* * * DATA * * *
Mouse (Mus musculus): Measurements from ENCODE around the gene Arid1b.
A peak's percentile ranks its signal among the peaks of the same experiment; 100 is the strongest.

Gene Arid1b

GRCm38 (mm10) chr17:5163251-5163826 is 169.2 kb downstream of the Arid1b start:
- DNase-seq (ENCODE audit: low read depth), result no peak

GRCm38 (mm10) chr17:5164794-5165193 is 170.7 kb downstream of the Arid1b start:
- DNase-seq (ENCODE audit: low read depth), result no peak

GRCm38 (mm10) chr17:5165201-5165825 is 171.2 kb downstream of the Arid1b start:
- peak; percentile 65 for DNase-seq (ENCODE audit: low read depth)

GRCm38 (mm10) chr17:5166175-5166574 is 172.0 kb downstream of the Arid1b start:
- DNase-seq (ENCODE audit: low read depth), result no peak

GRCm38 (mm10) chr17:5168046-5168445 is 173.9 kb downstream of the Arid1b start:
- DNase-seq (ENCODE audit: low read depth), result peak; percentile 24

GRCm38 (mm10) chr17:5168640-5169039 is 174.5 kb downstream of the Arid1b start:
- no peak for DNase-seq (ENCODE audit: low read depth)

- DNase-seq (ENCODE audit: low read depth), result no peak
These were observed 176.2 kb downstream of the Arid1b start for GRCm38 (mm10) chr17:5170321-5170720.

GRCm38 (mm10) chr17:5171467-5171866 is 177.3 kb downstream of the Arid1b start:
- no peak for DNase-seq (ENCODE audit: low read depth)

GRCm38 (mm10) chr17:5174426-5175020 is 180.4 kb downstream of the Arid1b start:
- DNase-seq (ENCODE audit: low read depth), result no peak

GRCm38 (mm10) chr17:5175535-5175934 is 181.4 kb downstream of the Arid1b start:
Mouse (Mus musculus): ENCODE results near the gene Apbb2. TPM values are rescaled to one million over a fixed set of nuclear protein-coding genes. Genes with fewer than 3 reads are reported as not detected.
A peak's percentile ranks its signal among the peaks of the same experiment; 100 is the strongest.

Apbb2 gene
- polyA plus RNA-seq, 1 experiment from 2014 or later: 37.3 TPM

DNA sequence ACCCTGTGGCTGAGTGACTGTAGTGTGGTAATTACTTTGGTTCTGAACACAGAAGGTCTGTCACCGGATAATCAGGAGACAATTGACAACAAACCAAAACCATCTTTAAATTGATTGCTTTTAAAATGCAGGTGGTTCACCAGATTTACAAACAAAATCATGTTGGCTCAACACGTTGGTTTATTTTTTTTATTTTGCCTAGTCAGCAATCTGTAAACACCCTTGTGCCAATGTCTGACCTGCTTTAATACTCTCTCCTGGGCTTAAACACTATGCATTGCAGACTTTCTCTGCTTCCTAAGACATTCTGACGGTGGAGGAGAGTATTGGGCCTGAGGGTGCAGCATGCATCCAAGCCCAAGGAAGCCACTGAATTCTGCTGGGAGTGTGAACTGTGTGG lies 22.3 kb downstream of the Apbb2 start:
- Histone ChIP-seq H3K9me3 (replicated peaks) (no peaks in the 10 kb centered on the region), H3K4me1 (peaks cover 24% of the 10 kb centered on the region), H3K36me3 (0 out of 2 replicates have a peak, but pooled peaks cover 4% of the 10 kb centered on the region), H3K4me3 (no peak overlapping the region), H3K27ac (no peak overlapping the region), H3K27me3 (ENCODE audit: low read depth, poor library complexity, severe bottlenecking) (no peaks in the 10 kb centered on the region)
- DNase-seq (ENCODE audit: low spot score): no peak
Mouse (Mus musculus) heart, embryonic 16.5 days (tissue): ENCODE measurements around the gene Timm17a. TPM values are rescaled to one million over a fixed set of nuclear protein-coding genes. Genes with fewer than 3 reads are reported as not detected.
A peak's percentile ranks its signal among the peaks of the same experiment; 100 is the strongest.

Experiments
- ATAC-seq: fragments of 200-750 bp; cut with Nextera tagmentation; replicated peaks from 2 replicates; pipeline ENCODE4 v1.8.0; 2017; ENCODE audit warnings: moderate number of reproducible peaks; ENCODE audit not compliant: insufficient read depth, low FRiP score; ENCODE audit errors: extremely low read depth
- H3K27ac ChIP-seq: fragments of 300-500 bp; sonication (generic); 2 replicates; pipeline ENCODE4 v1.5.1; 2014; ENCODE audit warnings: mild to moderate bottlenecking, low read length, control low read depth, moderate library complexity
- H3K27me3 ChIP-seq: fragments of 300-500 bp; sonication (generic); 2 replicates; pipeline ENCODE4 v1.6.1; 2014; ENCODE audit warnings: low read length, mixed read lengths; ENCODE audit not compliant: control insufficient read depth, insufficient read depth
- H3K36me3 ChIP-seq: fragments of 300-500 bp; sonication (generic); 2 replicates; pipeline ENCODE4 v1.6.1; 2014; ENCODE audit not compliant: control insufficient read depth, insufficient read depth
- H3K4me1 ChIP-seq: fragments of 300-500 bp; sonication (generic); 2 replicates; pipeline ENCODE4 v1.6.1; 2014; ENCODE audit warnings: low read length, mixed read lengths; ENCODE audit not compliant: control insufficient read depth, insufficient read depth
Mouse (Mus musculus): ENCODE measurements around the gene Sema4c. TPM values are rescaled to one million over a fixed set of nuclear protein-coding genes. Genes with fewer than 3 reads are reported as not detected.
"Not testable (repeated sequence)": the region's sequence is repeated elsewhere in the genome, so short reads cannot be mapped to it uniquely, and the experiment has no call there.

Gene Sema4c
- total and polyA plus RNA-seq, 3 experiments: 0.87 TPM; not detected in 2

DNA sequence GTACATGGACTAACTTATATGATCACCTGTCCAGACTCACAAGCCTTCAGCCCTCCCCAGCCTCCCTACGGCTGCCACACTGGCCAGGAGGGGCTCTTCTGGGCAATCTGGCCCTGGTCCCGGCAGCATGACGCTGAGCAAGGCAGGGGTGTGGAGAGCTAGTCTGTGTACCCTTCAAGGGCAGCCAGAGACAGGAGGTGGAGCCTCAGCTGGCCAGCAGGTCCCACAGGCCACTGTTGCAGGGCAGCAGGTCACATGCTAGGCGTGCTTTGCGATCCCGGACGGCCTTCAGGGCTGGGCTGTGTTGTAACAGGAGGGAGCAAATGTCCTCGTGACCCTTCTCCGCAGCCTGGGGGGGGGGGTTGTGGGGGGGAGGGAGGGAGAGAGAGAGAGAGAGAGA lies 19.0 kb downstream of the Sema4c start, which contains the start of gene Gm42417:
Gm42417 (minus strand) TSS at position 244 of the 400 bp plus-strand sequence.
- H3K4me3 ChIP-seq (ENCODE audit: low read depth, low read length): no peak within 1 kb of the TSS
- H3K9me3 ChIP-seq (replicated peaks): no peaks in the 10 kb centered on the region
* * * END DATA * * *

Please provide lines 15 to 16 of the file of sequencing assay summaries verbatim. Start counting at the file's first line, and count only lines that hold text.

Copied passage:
- no peak for DNase-seq (ENCODE audit: low read depth)

- DNase-seq (ENCODE audit: low read depth), result no peak